‘Repatriation- the deepest and darkest secret of the expat experience’– opens a recently published article in The Wall Street Journal .

Do you recognize this, I was shocked reading this because it’s o so true and nobody tells you. I was unaware and therefor unprepared for this last transition.

‘You expect life to be basically the same. But you have changed, and things back home have changed since you’ve been gone’ says Tina Quick in the article. It’s so logical that everyone’s life goes on back home while you have gone, because why would everyone and everything still remain the same, they have a life on their own.

The reality for lots of repats is that the reverse culture shock couldn’t be more intense. Because we assume that everything back home is put on hold or paused until we return. We only start noticing when we become disappointed when we actions we took for granted have changed, when we feel left out because nobody is waiting for us to return and when the excitement of moving turns reduces to tiresome unpacking while being a stranger at home. A stranger in your own familiar life.

I remember clearly of enthusiastically sharing stories about foreign experiences while you see your listener’s eyes slowly but steadily blanking out. The more exotic the experience, the sooner this process started. It was their inability to relate to these experiences, as it was my unawareness about this. As adults we are able to rationalize this reverse culture shock back home, but what about our children?

The reality of home is not the home leaves. What stays out in their memories are the never ending home leaves over summer, a chain of sleepover parties, seamlessly floating into pool parties, visiting their families, friends make themselves available for a ‘hi&bye’ – moments, always bringing gifts and toys and endlessly chilling. These days where never ending, always fun and the best of times. That’s how our children picture ‘back home’.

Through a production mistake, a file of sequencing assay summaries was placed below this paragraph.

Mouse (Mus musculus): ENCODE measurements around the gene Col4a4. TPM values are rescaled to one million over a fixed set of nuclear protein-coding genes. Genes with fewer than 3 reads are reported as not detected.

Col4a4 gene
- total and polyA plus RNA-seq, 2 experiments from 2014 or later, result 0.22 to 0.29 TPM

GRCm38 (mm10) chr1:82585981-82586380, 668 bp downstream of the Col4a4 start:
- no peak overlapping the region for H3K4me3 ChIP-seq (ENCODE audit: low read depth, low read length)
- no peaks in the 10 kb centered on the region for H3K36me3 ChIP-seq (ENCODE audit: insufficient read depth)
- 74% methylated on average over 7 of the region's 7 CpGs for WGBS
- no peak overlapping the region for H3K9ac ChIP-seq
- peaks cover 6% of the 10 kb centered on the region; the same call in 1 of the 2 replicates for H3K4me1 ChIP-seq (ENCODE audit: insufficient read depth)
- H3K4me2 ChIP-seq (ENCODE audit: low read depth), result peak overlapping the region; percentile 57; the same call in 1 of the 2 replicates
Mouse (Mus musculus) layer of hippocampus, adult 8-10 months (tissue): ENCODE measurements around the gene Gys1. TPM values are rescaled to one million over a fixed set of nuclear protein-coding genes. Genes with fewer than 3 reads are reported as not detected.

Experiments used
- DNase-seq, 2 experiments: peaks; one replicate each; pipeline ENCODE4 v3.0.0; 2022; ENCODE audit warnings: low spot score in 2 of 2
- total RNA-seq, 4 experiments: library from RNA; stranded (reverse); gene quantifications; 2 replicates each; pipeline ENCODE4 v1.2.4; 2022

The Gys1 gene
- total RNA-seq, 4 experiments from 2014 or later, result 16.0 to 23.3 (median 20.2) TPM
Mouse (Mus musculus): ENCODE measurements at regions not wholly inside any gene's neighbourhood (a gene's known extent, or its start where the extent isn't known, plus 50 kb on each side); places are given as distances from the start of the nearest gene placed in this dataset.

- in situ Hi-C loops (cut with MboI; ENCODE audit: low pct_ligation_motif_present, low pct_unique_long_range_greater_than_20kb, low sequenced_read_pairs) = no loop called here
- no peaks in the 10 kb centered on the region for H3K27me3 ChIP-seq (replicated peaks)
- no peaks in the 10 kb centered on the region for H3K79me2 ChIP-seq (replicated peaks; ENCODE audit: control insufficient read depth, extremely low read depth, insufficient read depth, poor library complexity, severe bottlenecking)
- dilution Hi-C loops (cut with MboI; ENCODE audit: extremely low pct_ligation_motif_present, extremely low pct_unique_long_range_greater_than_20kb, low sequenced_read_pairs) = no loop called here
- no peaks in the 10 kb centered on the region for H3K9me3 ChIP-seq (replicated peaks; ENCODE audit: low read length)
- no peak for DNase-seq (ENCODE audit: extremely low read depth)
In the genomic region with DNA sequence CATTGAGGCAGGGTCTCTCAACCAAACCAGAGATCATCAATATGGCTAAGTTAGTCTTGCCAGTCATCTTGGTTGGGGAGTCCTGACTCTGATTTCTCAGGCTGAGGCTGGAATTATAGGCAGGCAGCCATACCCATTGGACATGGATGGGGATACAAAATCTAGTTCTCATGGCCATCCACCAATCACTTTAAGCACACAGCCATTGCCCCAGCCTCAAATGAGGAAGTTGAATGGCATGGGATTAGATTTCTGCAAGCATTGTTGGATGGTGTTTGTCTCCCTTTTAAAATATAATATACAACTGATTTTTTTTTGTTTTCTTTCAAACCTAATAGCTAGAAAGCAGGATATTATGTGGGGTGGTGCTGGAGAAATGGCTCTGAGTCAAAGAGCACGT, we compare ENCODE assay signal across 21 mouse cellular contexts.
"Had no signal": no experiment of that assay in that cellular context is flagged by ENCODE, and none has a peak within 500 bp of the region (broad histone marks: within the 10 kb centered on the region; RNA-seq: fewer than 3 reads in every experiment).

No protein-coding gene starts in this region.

And so will repatriating be for them: in their mindset everyone is over the moon, anxiously waiting for them to return, and inviting them over for play dates just like during home leave. The reality is upsetting: they have changed and things back home have changed. Just like nobody is waiting for you to return and same goes for your children. They also have to fight their way back in. They will find their friends far too occupied with after school activities and sports, no more play dates and nor hanging out. This is necessarily painful and annoying unless you prepare for this repatriation as if it where you’re next move.

How can we prepare our children in smoothing the transition back home? How to avoid the feeling of being a stranger back home?

3 Tips

1.Sharing isn’t caring: Depending on the age (s) of your children try to explain to them how they have grown and have experienced new adventures. A life abroad to which their friends back home can not relate, the location is unfamiliar to them, the trips your children have made are too exotic, the schools to attended to different from the local school back home.

Tip 1: Sharing a slight sliver of their experiences is fine while keeping this in the back of their minds.

2.Back home we do this differently: Secondly ‘remind’ them of the way we do things back home. While living in the U.S. My daughter, being six years at that time, got very used to having sleepover parties where all her friends had the habit of getting dressed and changed in her closet, not to been seen. I pictured her back home, where closets are so much smaller, wrestling / tussling in an effort to get dressed, while her friends all getting changed together at the same time laughing their heads of.

Tip: Refresh their memories of how we do things back home.

3.Repatriation is your next exiting post: Lastly, explain to your children that they made new friends while living abroad just like their friends back home have grown stronger in their friendships. It’s not about them at all.

The feeling of being a stranger at home is typically how most of the repatriating children as well as their parents feel. This pitfall can be avoided by creating awareness around this.

Together with your children help them to create lists what to pay attention to, what to take into consideration and what to be aware of. Follow the same schedule you would follow when you would go for your next move to a foreign country.

Tip: Prepare for the repatriation as if it were the next exiting post.

Now sit back and relax in your chair, peek through the narrow airplane window enjoying the view below you: silhouetted your tiny little homeland where nobody is waiting for you and where you, at the very same time, are happy to return to.